Our results demonstrated that treatment with raloxifene significantly suppresses lymph node metastasis in a mouse mammary cancer model expressing cytoplasmic ERα. The antimetastatic activity of raloxifene may be a crucial finding with clinical applications, and raloxifene may be useful as an adjuvant therapy and for the chemoprevention of breast cancer development.
Continuing Outcomes Relevant to Evista
Results of other clinical trials of raloxifene, such as the Multiple Outcomes of Raloxifene Evaluation
mouse mammary tumor virus
reverse transcriptase-polymerase chain reaction
Raloxifene Use for The Heart
selective estrogen receptor modulator
Study of Tamoxifen and Raloxifene
terminal deoxynucleotidyl transferase-mediated dUTP-FITC nick end-labeling.
Fisher B, Costantino JP, Wickerham DL, Redmond CK, Kavanah M, Cronin WM, Vogel V, Robidoux A, Dimitrov N, Atkins J, et al: Tamoxifen for prevention of breast cancer: report of the National Surgical Adjuvant Breast and Bowel Project P-1 Study. J Natl Cancer Inst. 1998, 90 (18): 1371-1388. 10.1093/jnci/90.18.1371.
Rutqvist LE, Johansson H, Signomklao T, Johansson U, Fornander T, Wilking N: Adjuvant tamoxifen therapy for early stage breast cancer and second primary malignancies. Stockholm Breast Cancer Study Group. J Natl Cancer Inst. 1995, 87 (9): 645-651. 10.1093/jnci/87.9.645.
Cuzick J, Powles T, Veronesi U, Forbes J, Edwards R, Ashley S, Boyle P: Overview of the main outcomes in breast-cancer prevention trials. Lancet. 2003, 361 (9354): 296-300. 10.1016/S0140-6736(03)12342-2.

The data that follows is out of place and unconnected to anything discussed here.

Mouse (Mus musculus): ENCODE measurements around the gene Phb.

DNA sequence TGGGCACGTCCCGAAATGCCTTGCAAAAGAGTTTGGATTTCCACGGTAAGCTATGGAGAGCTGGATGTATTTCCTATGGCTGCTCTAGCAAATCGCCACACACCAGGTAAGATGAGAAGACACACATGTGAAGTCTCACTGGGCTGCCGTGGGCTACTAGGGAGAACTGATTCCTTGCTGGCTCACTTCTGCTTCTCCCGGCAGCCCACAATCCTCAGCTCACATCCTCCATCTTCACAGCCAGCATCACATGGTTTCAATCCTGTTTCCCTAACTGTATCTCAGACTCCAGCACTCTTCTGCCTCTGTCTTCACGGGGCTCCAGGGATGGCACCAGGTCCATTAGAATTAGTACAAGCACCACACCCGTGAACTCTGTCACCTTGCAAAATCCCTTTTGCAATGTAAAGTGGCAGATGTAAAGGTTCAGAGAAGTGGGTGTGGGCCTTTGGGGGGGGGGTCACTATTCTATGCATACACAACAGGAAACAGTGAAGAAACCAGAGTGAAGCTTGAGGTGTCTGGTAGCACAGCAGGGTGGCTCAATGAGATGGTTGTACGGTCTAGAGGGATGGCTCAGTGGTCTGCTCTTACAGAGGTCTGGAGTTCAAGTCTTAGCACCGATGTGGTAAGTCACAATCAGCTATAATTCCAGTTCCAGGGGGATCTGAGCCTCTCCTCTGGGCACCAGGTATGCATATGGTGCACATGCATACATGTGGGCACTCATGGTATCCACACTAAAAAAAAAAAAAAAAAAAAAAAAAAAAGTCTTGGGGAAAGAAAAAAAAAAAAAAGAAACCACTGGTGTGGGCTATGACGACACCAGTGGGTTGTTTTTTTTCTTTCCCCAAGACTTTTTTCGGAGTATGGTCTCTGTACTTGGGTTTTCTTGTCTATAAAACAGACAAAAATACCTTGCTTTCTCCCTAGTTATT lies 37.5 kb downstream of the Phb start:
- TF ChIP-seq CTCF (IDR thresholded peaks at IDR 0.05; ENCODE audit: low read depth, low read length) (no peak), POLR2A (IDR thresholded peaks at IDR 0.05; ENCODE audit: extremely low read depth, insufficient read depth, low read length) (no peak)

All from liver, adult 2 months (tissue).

Shang Y, Brown M: Molecular determinants for the tissue specificity of SERMs. Science. 2002, 295 (5564): 2465-2468. 10.1126/science.1068537.
Clemens JA, Bennett DR, Black LJ, Jones CD: Effects of a new antiestrogen, keoxifene (LY156758), on growth of carcinogen induced mammary tumors and on LH and prolactin levels. Life Sci. 1983, 32 (25): 2869-2875. 10.1016/0024-3205(83)90323-5.
Gottardis MM, Jordan VC: Antitumor actions of keoxifene and tamoxifen in the N-nitrosomethylurea-induced rat mammary carcinoma model. Cancer Res. 1987, 47 (15): 4020-4024.
Anzano MA, Peer CW, Smith JM, Mullen LT, Shrader MW, Logsdon DL, Driver CL, Brown CC, Roberts AB, Sporn MB: Chemoprevention of mammary carcinogenesis in the rat: combined use of raloxifene and 9-cis-retinoic acid. J Natl Cancer Inst. 1996, 88 (2): 123-125. 10.1093/jnci/88.2.123.
Janakiram NB, Steele VE, Rao CV: Estrogen receptor-beta as a potential target for colon cancer prevention: chemoprevention of azoxymethane-induced colon carcinogenesis by raloxifene in F344 rats. Cancer Prev Res (Phila Pa). 2009, 2 (1): 52-59.
Vogel VG: The NSABP Study of Tamoxifen and Raloxifene (STAR) trial. Expert Rev Anticancer Ther. 2009, 9 (1): 51-60. 10.1586/1473718.104.22.168.
Cummings SR, Eckert S, Krueger KA, Grady D, Powles TJ, Cauley JA, Norton L, Nickelsen T, Bjarnason NH, Morrow M, et al: The effect of raloxifene on risk of breast cancer in postmenopausal women: results from the MORE randomized trial. Multiple Outcomes of Raloxifene Evaluation. Jama. 1999, 281 (23): 2189-2197. 10.1001/jama.281.23.2189.
Martino S, Cauley JA, Barrett-Connor E, Powles TJ, Mershon J, Disch D, Secrest RJ, Cummings SR: Continuing outcomes relevant to Evista: breast cancer incidence in postmenopausal osteoporotic women in a randomized trial of raloxifene. J Natl Cancer Inst. 2004, 96 (23): 1751-1761. 10.1093/jnci/djh319.
Barrett-Connor E, Mosca L, Collins P, Geiger MJ, Grady D, Kornitzer M, McNabb MA, Wenger NK: Effects of raloxifene on cardiovascular events and breast cancer in postmenopausal women. N Engl J Med. 2006, 355 (2): 125-137. 10.1056/NEJMoa062462.